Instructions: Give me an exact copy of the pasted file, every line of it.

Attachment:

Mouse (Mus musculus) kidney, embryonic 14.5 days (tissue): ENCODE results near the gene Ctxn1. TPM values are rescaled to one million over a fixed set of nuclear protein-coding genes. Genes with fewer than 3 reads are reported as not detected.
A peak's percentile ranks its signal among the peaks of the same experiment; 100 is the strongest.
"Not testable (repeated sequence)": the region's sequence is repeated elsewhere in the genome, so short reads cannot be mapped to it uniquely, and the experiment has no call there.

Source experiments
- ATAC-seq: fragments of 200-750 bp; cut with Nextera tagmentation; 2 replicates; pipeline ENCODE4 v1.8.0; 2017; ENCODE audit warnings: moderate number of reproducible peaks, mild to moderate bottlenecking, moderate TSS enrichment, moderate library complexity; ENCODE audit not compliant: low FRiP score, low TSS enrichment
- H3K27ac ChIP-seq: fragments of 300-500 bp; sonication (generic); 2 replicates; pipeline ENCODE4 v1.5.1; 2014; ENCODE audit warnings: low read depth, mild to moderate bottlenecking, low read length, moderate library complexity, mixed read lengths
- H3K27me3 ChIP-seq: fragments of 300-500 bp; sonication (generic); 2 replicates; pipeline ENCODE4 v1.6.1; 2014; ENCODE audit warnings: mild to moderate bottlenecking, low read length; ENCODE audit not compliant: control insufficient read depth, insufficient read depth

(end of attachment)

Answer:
Mouse (Mus musculus) kidney, embryonic 14.5 days (tissue): ENCODE results near the gene Ctxn1. TPM values are rescaled to one million over a fixed set of nuclear protein-coding genes. Genes with fewer than 3 reads are reported as not detected.
A peak's percentile ranks its signal among the peaks of the same experiment; 100 is the strongest.
"Not testable (repeated sequence)": the region's sequence is repeated elsewhere in the genome, so short reads cannot be mapped to it uniquely, and the experiment has no call there.

Source experiments
- ATAC-seq: fragments of 200-750 bp; cut with Nextera tagmentation; 2 replicates; pipeline ENCODE4 v1.8.0; 2017; ENCODE audit warnings: moderate number of reproducible peaks, mild to moderate bottlenecking, moderate TSS enrichment, moderate library complexity; ENCODE audit not compliant: low FRiP score, low TSS enrichment
- H3K27ac ChIP-seq: fragments of 300-500 bp; sonication (generic); 2 replicates; pipeline ENCODE4 v1.5.1; 2014; ENCODE audit warnings: low read depth, mild to moderate bottlenecking, low read length, moderate library complexity, mixed read lengths
- H3K27me3 ChIP-seq: fragments of 300-500 bp; sonication (generic); 2 replicates; pipeline ENCODE4 v1.6.1; 2014; ENCODE audit warnings: mild to moderate bottlenecking, low read length; ENCODE audit not compliant: control insufficient read depth, insufficient read depth